Welcome to the second half of the season! And what a second half it will be, with a difficult schedule that begins in San Diego and ends in Dallas, with rough road games at Chicago, Atlanta and New York in between. The Eagles certainly have their work cut out for them, indeed they do, and at 5-3 they are in the midst of the playoff chase in the NFC.
There are plenty of ways to dissect the Eagles here. We're looking forward, not back, and want to know what the Eagles can do to get on a roll and stay there. I've got a lot of things on my mind today. Let's begin ...
- Linebacker is a major issue right now, what with Akeem Jordan hurting. Who plays WILL for the Eagles against San Diego, a team that throws the football all over the field? The Eagles have to be very aware of Darren Sproles in the passing game and, for that matter, in the running game. Does Moise Fokou slide from SAM, where he played on Sunday night, to WILL? Does Will Witherspoon move from the MIKE position? San Diego is a different kind of offense. The Chargers are a terrific passing team. They are receiving criticism for averaging just 3.1 yards per rushing attempt, but they are explosive there, too. The linebackers, who have taken a hit because of injury, have a huge assignment.
- I'm interested to see how challenging the large Chargers receivers will be for the Eagles defensive backs. Vincent Jackson is one of the league's best, and Malcom Floyd's progress gave the Chargers a reason to release Chris Chambers. Both Sheldon Brown and Asante Samuel have played against bigger receivers, of course. But it is always difficult knowing that quarterback Philip Rivers is capable of throwing the ball up for grabs at any time. I want to caution, though, that it isn't just about size with those two receivers. They are explosive players, great hands, and they are tough inside and they run well with the football in their hands.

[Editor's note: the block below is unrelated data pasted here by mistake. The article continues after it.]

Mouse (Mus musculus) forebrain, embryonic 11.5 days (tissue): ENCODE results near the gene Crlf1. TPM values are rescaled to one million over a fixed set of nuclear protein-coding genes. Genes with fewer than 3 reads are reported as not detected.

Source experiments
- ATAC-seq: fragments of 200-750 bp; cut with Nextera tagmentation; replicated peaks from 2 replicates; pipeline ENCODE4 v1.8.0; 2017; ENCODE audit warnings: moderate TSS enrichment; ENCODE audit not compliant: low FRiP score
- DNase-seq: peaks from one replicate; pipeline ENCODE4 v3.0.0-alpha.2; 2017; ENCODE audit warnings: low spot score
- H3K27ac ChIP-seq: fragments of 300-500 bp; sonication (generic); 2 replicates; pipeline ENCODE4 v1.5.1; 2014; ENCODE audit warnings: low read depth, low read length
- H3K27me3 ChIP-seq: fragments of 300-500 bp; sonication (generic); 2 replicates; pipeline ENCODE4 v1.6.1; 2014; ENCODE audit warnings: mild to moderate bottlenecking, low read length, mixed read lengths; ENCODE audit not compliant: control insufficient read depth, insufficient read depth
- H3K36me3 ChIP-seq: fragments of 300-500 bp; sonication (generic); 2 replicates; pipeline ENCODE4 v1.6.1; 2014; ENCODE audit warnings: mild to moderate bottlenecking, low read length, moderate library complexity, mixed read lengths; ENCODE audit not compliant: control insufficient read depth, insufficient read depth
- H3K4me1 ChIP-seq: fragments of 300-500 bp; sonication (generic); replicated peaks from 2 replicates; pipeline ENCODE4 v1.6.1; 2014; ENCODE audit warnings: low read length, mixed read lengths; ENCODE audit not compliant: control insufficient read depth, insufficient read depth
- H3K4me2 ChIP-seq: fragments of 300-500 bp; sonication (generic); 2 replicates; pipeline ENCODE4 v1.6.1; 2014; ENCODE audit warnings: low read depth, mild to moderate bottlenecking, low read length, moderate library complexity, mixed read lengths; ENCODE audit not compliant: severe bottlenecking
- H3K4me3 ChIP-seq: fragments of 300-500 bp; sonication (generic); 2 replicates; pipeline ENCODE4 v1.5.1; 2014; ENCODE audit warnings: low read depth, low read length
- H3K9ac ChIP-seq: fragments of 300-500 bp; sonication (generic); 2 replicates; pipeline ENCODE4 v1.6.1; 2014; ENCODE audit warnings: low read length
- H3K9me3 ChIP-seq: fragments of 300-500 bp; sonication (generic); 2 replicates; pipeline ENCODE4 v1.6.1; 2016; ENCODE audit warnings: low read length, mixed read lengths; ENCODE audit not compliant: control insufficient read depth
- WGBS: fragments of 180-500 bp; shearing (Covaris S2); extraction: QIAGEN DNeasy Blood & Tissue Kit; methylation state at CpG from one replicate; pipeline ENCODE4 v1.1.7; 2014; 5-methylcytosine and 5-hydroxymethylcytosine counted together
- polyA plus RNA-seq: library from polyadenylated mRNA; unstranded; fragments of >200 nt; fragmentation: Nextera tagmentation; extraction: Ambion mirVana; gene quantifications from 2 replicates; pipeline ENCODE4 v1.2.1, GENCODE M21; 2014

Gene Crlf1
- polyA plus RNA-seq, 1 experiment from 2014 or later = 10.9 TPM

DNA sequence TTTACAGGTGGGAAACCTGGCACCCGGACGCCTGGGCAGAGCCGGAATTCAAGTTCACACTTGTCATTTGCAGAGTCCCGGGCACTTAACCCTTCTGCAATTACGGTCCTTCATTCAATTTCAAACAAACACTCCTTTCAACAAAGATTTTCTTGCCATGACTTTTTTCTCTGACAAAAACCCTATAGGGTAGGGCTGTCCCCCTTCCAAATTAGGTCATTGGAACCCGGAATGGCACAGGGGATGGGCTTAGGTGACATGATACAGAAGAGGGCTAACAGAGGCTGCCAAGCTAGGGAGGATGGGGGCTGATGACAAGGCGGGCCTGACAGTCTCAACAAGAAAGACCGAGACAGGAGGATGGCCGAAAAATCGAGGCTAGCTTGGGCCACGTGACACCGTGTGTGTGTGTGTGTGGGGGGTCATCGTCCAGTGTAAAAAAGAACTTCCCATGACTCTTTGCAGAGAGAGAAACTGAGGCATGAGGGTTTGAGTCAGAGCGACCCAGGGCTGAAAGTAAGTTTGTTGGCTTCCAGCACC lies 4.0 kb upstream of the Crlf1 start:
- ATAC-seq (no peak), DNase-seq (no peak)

- The whole run/pass ratio is again a topic of conversation -- it is on the Discussion Boards, anyway -- and I've done some research that shows that every good offense, and all the Super Bowl teams since 2004, are not even close to being balanced in first-half runs vs. passes. Dating back to that 2004 campaign, Super Bowl teams throw the ball 58 percent of the time in the first half of games and run it 42 percent of the time. The NFL's top five offenses in that time have a ratio of 57 percent passes and 43 percent runs. The Eagles are in the range of 62 percent passes and 38 percent runs. Understand that a single play changes the percentages by about 2-3 points, so we're really only talking about a difference of 2-3 plays here. The point is this: In the NFL, you throw the football early with the goal of scoring points and having a lead at halftime. The vast majority of teams leading at halftime go on to win the game. Once you have a lead, then you run the football more. That's the way it works in this league. So the Eagles really aren't out of whack with what the good offenses are doing. Not even close. When the offense struggles, it is because of execution, not a run/pass ratio. In 2004, by the way, the Eagles threw the ball 66 percent of the time in the first half. Did anybody complain about the run/pass ratio then?